How Exercise Can Improve Your Academics

Students all over the world, of all ages, all grade levels, struggle with their academics at some point in their life. This can be attributed to a myriad of different reasons. Reasons ranging from high levels of stress, to poor time management, to simply an inability to focus or retain information. Though it may seem too simple to be true, sufficient physical exercise can aid in relieving most, if not all of these ailments, to some degree.

A 2013 study from Purdue University found that students who exercised regularly at the school fitness center achieved, on average, a higher GPA than their less physically active counterparts. Purdue students and staff are not surprised by the positive correlation between exercise and academics. One Purdue staff member believes that being physically active allows students more alert in and out of the classroom and builds their confidence. Students report influential factors derived from exercise such as better time management skills and stress relief, among others.

The full report can be found here:

Physical activity has been found to not only aid in improving the academics of college students, but the academics of students in all age groups. A Medical College of Georgia study, involving overweight children between the ages of 7 and 11, found that after 13 weeks of increased physical activity the children showed improvement in overall mental function. The study involved 171 overweight students, 111 of them being placed in an exercise program and 60 remaining inactive. The exercise program involved an after school session in which the students were active for a minimum of 20 minutes. At the end of the 13 weeks, the exercise group performed better than the control group on standardized tests, as well as mental health tasks involving planning, organizing and strategizing.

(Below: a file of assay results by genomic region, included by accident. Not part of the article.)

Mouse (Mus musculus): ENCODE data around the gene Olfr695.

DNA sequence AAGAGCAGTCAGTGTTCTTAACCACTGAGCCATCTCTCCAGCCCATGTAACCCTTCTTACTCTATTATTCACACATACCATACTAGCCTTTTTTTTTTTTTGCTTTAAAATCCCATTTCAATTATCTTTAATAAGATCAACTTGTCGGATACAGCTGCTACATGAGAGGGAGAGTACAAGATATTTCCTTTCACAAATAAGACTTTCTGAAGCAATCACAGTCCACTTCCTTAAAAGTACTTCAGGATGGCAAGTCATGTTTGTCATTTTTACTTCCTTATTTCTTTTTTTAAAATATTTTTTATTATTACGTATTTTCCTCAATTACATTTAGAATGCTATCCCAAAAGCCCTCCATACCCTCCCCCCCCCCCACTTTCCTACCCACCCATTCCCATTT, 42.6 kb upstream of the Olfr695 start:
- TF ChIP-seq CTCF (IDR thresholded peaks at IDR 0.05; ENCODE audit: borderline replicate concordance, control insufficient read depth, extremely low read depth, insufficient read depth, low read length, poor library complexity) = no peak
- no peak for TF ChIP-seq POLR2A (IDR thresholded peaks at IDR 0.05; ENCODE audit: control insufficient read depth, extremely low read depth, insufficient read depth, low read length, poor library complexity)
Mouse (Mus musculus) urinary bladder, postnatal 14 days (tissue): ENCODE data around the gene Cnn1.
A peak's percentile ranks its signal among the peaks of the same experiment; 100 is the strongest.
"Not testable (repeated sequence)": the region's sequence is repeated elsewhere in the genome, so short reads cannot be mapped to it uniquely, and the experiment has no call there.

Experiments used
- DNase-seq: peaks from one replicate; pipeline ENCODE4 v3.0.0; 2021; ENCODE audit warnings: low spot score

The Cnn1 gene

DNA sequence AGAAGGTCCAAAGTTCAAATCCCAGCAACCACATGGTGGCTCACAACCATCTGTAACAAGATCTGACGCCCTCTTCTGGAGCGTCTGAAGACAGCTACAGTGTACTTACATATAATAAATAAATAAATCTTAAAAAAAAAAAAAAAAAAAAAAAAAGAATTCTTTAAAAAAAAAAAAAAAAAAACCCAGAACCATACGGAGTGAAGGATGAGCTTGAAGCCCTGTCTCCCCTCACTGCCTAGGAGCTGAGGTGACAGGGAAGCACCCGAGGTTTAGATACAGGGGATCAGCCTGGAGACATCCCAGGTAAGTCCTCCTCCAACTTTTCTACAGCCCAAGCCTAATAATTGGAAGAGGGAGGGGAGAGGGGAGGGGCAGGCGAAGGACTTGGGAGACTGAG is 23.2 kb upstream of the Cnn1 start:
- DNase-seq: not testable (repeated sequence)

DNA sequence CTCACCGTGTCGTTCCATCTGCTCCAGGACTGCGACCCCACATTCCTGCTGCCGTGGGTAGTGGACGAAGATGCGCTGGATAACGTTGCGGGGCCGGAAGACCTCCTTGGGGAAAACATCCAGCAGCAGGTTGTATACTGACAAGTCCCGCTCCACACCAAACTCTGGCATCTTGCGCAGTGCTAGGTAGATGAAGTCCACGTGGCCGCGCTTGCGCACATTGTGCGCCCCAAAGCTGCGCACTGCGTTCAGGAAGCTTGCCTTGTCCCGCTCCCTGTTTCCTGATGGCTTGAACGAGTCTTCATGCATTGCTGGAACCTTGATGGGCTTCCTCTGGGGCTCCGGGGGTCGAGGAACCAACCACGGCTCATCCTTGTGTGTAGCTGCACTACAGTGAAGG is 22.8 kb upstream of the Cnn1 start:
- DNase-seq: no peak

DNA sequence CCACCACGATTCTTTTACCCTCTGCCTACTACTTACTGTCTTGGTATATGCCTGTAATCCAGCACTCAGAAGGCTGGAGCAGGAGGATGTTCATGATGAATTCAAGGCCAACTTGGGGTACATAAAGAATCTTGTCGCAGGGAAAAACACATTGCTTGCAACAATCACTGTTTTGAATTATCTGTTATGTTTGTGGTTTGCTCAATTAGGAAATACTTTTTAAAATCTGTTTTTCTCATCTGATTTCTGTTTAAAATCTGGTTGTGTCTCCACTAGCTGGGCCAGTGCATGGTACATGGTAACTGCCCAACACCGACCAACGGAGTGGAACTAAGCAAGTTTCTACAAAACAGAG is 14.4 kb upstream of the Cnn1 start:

For today’s college student, stress is virtually unavoidable. In fact, a 2008 survey of college students found that 80 percent of surveyed students say that they frequently or sometimes experience daily stress, according to the Anxiety and Depression Association of America website. Stress plays a key role in deteriorating a student’s academic success. A University of Minnesota study found that students who reported having no significant stress had an average GPA of 3.3, as opposed to highly stressed students’ (eight or more sources of stress) 2.72 average GPA.

Like adults, teens also report benefits from exercise.

According to the American Psychological Association website, 32 percent of adults and 30 percent of teens report feeling less stressed after they exercise. Physical exercise can serve as great stress relief for college students. It takes your mind off of grades, helps you think more clearly and feel better about yourself. Working out is no longer simply to improve physical health, but mental health as well.

In fact, studies show that exercise increases brain function, helps repair damaged brain cells, improves memory, stimulates focus and concentration, and actual aids in building neurotransmitters in the brain.

Regular exercise has also been shown to help reduce fatigue. Less fatigue means more productive school work, more energy to allocate towards studying and better opportunities to participate well in the classroom.


Works Cited:

“Exercise for Stress and Anxiety.” <i>Anxiety and Depression Association of America</i>. N.p., n.d. Web. 16 Dec. 2015.

Davis, Catherine L. et al. “Exercise Improves Executive Function and Achievement and Alters Brain Activation in Overweight Children: A Randomized Controlled Trial.” Health psychology : official journal of the Division of Health Psychology, American Psychological Association 30.1 (2011): 91–98. PMC. Web. 16 Dec. 2015.

Neubert, Amy Patterson. “College Students Working out at Campus Gyms Get Better Grades.” N.p., 15 Apr. 2013. Web. 12 Dec. 2015.

Weir, Kristen. “The Exercise Effect.” <i>American Psychological Association</i>. N.p., Dec. 2011. Web. 16 Dec. 2015.


Video Adaptation




Leave a Reply

Fill in your details below or click an icon to log in: Logo

You are commenting using your account. Log Out / Change )

Twitter picture

You are commenting using your Twitter account. Log Out / Change )

Facebook photo

You are commenting using your Facebook account. Log Out / Change )

Google+ photo

You are commenting using your Google+ account. Log Out / Change )

Connecting to %s